North-Strandir, a remote and endearing region

itinerary

Day 1:(Thursday afternoon or evening*)


We will start by fetching you at the Keflavik International Airport as you disembark from your continental Europe to Iceland flight, either in the afternoon ,from Copenhagen (Kastrup) or late evening from London (Stansted) and whisk you off to Reykjavik (about 30 miles from the airport). For those arriving early enough, we'll be stopping off on the way at the renowned Blue-Lagoon geothermal power plant and bathing resort for a quick swim and early taste of Iceland.
Overnight place of stay in ReykjavÝk or close vicinity.

Day 2 (Friday)
We set out from ReykjavÝk on a Friday morning, heading at a brisk pace to the north, around Hvalfj÷r­ur, the Bay of Whales, where a derelict whaling station and World War II relics can be seen, and across the Draghßls Pass into the beautiful valley of Skorradalur, where we will get a spendid view of the peaks Skar­shei­i and further north, all the way up to the valley of Reykholtsdalur where we will visit Iceland's most powerful hot spring at Deildartunga.
Reykholt is one of the most important historic places in Iceland, and thereafter we will head further inland, to the unique waterfalls Hraunfossar and Barnafossar. Thereafter, we head down the HvÝtßrsÝ­a valley, across the Nor­urß River, and back north again, in order to climb to the top of Grßbrˇk volcanic crater, which produced a big lava-field in the valley almost 3000 years ago. Next, we'll cross the Holtav÷r­uhei­i high-plateau, and to the Br˙ roadside cafÚteria in Hr˙tafj÷r­ur where we will stop for refreshments.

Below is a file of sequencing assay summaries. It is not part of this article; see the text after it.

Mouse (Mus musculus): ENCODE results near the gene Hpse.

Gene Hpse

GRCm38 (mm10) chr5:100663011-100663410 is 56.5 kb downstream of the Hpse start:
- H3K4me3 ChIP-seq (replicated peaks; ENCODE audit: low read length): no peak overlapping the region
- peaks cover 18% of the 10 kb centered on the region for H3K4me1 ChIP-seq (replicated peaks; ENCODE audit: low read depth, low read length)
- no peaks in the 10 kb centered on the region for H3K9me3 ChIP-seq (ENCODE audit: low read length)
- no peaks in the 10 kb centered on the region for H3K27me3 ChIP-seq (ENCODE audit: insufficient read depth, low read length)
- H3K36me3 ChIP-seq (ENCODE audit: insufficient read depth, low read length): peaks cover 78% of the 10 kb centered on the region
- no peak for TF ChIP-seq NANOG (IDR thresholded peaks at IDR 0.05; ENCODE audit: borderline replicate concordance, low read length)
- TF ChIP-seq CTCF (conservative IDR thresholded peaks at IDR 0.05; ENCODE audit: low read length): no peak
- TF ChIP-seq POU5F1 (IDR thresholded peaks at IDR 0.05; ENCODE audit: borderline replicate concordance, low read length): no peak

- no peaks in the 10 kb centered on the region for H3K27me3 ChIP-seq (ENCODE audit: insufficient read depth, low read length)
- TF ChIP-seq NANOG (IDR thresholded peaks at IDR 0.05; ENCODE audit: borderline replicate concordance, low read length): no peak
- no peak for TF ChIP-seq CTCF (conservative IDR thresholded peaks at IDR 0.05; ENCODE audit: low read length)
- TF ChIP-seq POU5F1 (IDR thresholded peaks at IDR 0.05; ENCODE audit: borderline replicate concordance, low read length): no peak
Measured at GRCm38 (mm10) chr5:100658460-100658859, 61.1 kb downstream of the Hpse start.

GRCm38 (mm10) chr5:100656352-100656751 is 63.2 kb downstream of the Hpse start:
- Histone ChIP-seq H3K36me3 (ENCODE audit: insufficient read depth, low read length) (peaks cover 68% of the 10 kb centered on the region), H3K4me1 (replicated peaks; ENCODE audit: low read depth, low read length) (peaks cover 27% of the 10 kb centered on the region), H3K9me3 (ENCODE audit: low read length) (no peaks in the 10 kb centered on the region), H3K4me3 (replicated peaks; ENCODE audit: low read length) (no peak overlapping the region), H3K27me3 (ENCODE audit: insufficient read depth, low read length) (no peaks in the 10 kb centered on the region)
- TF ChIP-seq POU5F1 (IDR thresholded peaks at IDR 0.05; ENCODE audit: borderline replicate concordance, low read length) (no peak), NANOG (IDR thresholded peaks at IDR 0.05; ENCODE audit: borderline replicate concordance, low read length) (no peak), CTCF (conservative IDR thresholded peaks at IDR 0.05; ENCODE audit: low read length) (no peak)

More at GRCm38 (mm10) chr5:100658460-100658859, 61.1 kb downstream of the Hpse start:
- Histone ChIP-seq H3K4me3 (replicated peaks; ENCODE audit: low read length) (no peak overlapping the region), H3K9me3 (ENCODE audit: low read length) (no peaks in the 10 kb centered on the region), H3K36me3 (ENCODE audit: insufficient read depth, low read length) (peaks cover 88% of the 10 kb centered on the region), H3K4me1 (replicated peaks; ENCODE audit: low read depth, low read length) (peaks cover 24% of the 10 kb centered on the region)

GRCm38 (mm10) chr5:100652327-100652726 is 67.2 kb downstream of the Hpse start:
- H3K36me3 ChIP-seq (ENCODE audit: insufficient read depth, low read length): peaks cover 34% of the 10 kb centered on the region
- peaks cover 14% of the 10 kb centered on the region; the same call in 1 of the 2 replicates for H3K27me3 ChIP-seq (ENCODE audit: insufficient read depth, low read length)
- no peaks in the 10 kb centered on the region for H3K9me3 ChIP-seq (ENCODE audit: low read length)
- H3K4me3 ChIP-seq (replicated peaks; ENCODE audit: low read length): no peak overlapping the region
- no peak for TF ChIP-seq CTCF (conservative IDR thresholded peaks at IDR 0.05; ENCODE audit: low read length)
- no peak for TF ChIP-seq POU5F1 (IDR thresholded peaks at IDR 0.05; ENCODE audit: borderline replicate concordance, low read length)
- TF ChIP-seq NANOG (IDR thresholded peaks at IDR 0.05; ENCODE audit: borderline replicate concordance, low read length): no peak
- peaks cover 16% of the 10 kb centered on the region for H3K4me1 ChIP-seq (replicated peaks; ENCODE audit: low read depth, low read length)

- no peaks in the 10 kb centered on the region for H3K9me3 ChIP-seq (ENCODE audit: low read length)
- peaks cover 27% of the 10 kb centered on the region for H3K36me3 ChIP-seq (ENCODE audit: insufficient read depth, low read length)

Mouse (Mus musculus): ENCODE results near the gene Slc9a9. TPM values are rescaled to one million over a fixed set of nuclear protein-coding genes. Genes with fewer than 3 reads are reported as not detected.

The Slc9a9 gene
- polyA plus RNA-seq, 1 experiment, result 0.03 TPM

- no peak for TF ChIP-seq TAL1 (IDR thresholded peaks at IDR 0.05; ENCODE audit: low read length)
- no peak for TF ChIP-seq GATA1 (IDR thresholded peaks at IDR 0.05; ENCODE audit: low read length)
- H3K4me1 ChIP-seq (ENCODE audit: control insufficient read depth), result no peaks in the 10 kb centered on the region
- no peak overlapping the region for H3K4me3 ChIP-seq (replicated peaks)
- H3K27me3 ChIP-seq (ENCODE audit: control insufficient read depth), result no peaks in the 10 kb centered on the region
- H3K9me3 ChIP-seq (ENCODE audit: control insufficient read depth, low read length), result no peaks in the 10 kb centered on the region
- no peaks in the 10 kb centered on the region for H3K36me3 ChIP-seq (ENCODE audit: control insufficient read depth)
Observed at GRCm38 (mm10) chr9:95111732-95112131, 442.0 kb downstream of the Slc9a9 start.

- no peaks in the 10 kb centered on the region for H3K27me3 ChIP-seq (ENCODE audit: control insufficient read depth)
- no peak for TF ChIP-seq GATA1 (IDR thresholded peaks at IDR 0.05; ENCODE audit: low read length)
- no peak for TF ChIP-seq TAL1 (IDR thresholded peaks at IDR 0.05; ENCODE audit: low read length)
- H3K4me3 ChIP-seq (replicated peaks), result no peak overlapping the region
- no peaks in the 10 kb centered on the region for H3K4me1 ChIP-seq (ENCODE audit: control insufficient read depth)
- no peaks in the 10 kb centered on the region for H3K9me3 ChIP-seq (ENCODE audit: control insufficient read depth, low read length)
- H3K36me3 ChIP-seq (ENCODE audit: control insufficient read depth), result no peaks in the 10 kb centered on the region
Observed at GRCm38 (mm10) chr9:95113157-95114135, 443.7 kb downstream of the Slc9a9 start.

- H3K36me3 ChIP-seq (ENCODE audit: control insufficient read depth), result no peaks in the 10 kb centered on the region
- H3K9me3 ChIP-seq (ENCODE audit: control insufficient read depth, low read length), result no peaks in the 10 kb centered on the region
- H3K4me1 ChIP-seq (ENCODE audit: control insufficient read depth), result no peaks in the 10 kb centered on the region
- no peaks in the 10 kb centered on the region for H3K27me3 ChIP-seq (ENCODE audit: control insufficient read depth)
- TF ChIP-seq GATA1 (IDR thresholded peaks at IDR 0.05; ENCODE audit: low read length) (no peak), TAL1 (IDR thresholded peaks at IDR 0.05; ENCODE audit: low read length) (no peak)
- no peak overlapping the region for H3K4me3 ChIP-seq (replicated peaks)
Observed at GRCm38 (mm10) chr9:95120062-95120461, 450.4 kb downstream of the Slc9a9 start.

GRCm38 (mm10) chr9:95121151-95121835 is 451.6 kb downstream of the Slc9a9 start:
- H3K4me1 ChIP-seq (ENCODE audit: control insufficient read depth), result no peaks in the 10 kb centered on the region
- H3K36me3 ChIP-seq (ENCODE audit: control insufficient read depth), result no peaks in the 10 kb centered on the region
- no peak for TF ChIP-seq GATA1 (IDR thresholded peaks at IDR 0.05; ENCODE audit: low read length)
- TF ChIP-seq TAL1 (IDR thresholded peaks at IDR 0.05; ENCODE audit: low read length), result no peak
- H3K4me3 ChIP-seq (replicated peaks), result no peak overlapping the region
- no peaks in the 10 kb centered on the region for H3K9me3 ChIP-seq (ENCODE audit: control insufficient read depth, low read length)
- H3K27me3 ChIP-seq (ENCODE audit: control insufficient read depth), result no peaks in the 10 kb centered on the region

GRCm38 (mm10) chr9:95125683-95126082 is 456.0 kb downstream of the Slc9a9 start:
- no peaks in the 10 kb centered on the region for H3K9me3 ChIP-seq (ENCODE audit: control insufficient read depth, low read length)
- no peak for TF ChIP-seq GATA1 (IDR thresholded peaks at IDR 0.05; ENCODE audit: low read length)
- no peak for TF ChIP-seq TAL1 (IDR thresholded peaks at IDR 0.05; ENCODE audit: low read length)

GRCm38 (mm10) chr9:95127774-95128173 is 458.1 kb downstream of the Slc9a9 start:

Driving again nonstop, past Bor­eyri hamlet and the fjords of Bitra, Kollafj÷r­ur and SteingrÝmsfj÷r­ur, we will arrive at Hotel Laugarhˇll at Kl˙ka in the fjord of Bjarnarfj÷r­ur in the late afternoon for dinner and an overnight stay.Operated in a disused schoolhouse, this hotel sports a good swimming pool, a gym, a licensed restaurant and a few other amenities which we can all make use of during our two day stay here.

Day 3: (Saturday)
Setting off early the next morning, on a bumpy trail north along the Balar coast, towards the deserted KaldbaksvÝk and Vei­ileysufj÷r­ur inlets, we will have to drive slowly under the towering cliffs and hillsides and thus have ample time to take in the atmosphere of this strange and remote region.
The next sizable fjord on our route is Reykjarfj÷r­ur, where, at a small inlet called Dj˙pavÝk, we will run into the ruins of a big herring factory built here in the 1930s only to be abandoned a few years later.Halfway up the hillside for most of the way on the northern shores of the Reykjarfj÷r­ur, our trail finally descends towards Gj÷gur, a tiny fishing hamlet which also sports the local airport close by. But the most fascinating find in Gj÷gur is a cozy natural pool of warm water right on the edge of the sea where bathing "with the fish" is a distinct possibility!